Of course those of us who work directly with children and their struggling families every day in Title I schools have been aware of these trends all along. But in the ethos of NCLB, to call out the obvious difficulty of learning to multiply fractions when your family is living in an old Volkswagon is merely "making excuses"; an aversion to being held accountable. (For the record, I am more than willing to be held accountable as a school leader. I would just like someone to be accountable for the fact that there are children in America who have to sleep in a Volkswagon.)

Perhaps if we get the "5 Pillars" right, and we get the economy breathing again, we might see a headline on March 20, 2013 that says:

"DRAMATIC GAINS IN STUDENT ACHIEVEMENT TRANSCEND ALL DEMOGRAPHICS" or
"AMERICAN CHILDREN NOW FIRST IN THE WORLD IN SCIENCE!"

There was yet another headline last week that trumpeted the release of a joint study between the University of Colorado and ASU. This report identified seven "out-of- school" factors that also profoundly influence students' academic success and lead to inequalities among children. Those factors include prenatal care, health care, food insecurity, environmental pollutants, family stress, neighborhood characteristics and the absence of extended learning opportunities.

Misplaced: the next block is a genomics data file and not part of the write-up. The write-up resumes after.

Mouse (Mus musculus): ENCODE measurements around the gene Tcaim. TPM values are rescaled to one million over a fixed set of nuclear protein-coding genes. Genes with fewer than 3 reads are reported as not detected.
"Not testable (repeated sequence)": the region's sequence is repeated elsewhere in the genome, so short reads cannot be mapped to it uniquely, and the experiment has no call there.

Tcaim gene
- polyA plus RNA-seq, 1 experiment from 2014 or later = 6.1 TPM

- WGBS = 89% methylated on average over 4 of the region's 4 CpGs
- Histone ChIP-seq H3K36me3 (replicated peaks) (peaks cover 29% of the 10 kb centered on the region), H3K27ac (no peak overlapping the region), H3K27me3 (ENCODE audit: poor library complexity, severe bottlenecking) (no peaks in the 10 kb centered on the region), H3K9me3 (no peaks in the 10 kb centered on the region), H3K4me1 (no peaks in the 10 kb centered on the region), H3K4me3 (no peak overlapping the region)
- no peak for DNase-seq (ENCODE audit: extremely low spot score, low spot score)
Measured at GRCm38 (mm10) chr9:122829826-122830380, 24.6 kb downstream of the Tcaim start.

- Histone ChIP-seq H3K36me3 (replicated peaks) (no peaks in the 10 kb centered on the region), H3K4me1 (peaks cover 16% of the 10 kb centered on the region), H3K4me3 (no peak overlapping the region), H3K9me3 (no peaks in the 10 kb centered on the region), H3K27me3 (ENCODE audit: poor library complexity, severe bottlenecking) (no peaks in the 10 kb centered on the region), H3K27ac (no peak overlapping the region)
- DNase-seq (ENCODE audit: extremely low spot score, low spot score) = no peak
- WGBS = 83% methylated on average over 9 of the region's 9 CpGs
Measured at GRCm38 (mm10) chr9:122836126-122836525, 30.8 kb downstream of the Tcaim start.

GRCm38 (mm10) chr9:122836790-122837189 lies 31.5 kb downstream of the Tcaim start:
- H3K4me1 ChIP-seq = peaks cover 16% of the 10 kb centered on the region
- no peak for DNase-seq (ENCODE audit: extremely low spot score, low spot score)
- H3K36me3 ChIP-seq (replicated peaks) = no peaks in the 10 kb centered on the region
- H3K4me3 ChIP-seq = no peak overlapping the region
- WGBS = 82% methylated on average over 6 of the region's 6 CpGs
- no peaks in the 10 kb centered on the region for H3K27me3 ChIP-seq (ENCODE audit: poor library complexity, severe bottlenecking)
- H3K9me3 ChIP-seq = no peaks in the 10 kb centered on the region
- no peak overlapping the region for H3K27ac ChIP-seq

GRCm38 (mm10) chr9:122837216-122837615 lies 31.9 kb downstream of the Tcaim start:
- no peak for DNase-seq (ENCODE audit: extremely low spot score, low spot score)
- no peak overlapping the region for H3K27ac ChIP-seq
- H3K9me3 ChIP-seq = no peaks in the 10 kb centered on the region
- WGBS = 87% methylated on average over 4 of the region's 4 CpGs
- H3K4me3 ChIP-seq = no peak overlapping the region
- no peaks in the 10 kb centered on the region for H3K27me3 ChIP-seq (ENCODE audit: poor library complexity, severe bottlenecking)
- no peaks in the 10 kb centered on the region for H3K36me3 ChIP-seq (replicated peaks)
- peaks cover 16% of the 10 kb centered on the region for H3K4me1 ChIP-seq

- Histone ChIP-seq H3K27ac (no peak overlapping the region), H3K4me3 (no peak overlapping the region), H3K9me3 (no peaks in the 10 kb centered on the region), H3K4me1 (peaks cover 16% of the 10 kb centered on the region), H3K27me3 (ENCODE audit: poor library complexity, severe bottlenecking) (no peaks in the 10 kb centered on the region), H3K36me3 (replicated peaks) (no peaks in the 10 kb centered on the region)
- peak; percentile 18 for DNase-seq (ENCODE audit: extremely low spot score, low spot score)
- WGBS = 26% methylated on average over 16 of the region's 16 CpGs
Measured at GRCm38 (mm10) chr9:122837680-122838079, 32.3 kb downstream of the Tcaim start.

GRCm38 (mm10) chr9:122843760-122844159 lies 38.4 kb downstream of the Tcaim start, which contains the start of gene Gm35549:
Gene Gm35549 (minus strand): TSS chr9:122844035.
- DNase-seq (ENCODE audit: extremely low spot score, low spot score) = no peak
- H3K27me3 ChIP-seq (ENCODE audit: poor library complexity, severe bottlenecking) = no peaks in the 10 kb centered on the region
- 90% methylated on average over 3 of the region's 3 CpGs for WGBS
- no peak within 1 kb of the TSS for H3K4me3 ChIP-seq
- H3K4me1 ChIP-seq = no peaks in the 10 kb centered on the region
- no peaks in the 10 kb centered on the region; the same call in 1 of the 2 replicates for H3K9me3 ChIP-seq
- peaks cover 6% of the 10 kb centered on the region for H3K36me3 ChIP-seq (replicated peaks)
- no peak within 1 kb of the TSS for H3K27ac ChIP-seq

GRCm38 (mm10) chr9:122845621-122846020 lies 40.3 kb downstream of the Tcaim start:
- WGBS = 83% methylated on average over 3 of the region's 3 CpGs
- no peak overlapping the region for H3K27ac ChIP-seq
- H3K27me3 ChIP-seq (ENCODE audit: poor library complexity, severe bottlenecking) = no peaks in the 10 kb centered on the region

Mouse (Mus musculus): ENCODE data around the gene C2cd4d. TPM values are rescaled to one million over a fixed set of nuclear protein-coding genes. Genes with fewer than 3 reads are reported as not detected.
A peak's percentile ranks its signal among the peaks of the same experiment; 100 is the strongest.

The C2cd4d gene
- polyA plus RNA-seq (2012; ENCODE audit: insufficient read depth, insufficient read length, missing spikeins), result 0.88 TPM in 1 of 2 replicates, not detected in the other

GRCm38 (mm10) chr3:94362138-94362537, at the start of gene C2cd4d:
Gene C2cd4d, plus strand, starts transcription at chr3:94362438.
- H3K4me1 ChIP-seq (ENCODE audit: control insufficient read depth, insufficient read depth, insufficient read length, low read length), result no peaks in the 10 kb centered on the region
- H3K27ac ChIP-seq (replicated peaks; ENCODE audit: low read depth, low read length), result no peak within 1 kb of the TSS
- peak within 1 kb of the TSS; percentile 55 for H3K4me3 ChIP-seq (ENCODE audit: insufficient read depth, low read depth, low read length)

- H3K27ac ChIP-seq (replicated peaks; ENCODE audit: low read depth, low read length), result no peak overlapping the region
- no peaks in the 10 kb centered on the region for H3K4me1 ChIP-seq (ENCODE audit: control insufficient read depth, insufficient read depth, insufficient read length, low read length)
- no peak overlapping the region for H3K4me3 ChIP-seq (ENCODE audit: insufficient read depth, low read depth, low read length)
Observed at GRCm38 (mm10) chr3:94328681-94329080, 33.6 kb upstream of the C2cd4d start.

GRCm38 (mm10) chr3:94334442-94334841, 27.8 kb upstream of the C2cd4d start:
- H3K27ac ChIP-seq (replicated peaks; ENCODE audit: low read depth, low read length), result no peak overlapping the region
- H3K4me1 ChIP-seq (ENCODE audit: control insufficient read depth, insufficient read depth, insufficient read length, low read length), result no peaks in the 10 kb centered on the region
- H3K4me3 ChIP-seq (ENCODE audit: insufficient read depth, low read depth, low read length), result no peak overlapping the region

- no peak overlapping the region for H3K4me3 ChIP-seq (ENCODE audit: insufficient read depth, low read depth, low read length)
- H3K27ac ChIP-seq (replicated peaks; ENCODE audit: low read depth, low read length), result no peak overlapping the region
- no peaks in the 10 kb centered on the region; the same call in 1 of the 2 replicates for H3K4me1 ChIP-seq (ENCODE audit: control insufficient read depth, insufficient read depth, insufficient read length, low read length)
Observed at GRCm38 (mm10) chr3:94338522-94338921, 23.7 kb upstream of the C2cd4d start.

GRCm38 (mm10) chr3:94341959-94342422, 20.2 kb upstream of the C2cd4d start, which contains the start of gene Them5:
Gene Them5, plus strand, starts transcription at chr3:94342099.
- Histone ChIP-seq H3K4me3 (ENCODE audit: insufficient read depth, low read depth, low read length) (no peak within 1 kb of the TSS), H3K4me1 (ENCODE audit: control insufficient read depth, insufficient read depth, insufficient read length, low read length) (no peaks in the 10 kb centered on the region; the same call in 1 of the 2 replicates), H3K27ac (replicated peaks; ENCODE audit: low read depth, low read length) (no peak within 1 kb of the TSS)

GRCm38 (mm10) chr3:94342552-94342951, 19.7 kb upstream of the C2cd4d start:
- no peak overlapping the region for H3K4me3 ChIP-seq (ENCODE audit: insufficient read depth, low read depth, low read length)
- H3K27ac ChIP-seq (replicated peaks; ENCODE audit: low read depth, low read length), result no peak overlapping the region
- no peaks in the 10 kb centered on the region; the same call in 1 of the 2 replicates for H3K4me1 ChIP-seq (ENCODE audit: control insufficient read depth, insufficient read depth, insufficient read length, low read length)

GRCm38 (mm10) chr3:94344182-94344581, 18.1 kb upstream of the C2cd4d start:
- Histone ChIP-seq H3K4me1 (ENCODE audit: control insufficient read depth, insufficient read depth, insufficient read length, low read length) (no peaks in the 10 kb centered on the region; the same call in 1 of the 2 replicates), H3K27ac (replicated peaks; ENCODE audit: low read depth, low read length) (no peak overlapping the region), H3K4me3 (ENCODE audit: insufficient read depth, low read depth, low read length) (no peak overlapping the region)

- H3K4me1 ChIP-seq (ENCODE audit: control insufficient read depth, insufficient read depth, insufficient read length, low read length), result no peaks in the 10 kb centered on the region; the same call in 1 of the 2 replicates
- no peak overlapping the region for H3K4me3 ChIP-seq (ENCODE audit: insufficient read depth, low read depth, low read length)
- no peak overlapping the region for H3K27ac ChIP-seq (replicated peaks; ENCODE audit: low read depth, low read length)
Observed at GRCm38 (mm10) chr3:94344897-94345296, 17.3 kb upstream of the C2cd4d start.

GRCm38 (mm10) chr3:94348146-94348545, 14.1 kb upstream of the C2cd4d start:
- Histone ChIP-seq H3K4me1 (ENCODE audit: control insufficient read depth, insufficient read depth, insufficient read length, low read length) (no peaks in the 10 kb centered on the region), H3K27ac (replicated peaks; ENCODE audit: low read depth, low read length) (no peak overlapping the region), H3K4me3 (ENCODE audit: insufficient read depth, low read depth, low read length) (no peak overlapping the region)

Like most schools, we realized long ago that we cannot unilaterally eliminate these out-of-school factors, so instead we use our resources and the innovative nature of our charter school to foster "resiliency" in children; we enhance their ability to rise above their life circumstances and achieve at the highest levels in spite of the obstacles. We teach our students to build on their personal assets. We have, in fact, become experts on the topic of childhood resiliency, a very non-NCLB approach to engendering student achievement.

Taken together, last week's headlines dramatically illustrate how the future of our nation, our economy and our schools are all so inextricably bound.

On March 20, 2013, four years from now, I predict that my school will have benefitted from our own forward momentum as well as the implementation of President Obama's hopeful vision for our economy and our schools. If I could project the headline in the local paper for that day, it would say:

"CALIFORNIA'S TOP PERFORMING SCHOOL LIVES UP TO ITS NICKNAME: EL MILAGRO"

I'm just curious, school leaders, especially those of you who are saving a nation- four years down the road from now what will your headline say?

Kevin W. Riley
Cross-Posted with a Little Different Spin at El Milagro Weblog